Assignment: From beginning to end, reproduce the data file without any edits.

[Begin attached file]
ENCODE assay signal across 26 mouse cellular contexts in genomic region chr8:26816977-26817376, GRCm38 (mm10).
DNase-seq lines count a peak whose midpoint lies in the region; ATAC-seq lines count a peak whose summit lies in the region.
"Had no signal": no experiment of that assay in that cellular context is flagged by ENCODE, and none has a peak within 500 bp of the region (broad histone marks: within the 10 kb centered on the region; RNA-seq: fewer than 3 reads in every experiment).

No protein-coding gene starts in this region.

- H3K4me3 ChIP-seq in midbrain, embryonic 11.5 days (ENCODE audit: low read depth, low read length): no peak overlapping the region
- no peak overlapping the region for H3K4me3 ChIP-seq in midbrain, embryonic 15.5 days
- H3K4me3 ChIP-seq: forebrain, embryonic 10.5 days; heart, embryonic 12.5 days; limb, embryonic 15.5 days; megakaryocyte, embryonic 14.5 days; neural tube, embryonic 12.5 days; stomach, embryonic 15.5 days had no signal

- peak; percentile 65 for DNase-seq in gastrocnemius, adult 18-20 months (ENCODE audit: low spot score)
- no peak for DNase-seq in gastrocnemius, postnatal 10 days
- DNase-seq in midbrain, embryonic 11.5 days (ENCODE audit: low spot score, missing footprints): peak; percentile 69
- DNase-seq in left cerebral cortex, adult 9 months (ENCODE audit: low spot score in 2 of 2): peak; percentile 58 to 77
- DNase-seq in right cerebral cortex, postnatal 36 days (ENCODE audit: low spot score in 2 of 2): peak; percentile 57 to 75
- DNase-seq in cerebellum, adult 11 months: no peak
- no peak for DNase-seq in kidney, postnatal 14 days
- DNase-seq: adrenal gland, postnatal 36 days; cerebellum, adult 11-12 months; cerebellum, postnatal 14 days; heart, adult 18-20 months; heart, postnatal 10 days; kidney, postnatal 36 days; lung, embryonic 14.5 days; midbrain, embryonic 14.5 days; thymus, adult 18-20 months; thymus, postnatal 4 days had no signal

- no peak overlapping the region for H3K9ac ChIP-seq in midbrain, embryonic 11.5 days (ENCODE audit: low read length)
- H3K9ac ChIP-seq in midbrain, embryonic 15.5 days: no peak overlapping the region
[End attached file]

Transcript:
ENCODE assay signal across 26 mouse cellular contexts in genomic region chr8:26816977-26817376, GRCm38 (mm10).
DNase-seq lines count a peak whose midpoint lies in the region; ATAC-seq lines count a peak whose summit lies in the region.
"Had no signal": no experiment of that assay in that cellular context is flagged by ENCODE, and none has a peak within 500 bp of the region (broad histone marks: within the 10 kb centered on the region; RNA-seq: fewer than 3 reads in every experiment).

No protein-coding gene starts in this region.

- H3K4me3 ChIP-seq in midbrain, embryonic 11.5 days (ENCODE audit: low read depth, low read length): no peak overlapping the region
- no peak overlapping the region for H3K4me3 ChIP-seq in midbrain, embryonic 15.5 days
- H3K4me3 ChIP-seq: forebrain, embryonic 10.5 days; heart, embryonic 12.5 days; limb, embryonic 15.5 days; megakaryocyte, embryonic 14.5 days; neural tube, embryonic 12.5 days; stomach, embryonic 15.5 days had no signal

- peak; percentile 65 for DNase-seq in gastrocnemius, adult 18-20 months (ENCODE audit: low spot score)
- no peak for DNase-seq in gastrocnemius, postnatal 10 days
- DNase-seq in midbrain, embryonic 11.5 days (ENCODE audit: low spot score, missing footprints): peak; percentile 69
- DNase-seq in left cerebral cortex, adult 9 months (ENCODE audit: low spot score in 2 of 2): peak; percentile 58 to 77
- DNase-seq in right cerebral cortex, postnatal 36 days (ENCODE audit: low spot score in 2 of 2): peak; percentile 57 to 75
- DNase-seq in cerebellum, adult 11 months: no peak
- no peak for DNase-seq in kidney, postnatal 14 days
- DNase-seq: adrenal gland, postnatal 36 days; cerebellum, adult 11-12 months; cerebellum, postnatal 14 days; heart, adult 18-20 months; heart, postnatal 10 days; kidney, postnatal 36 days; lung, embryonic 14.5 days; midbrain, embryonic 14.5 days; thymus, adult 18-20 months; thymus, postnatal 4 days had no signal

- no peak overlapping the region for H3K9ac ChIP-seq in midbrain, embryonic 11.5 days (ENCODE audit: low read length)
- H3K9ac ChIP-seq in midbrain, embryonic 15.5 days: no peak overlapping the region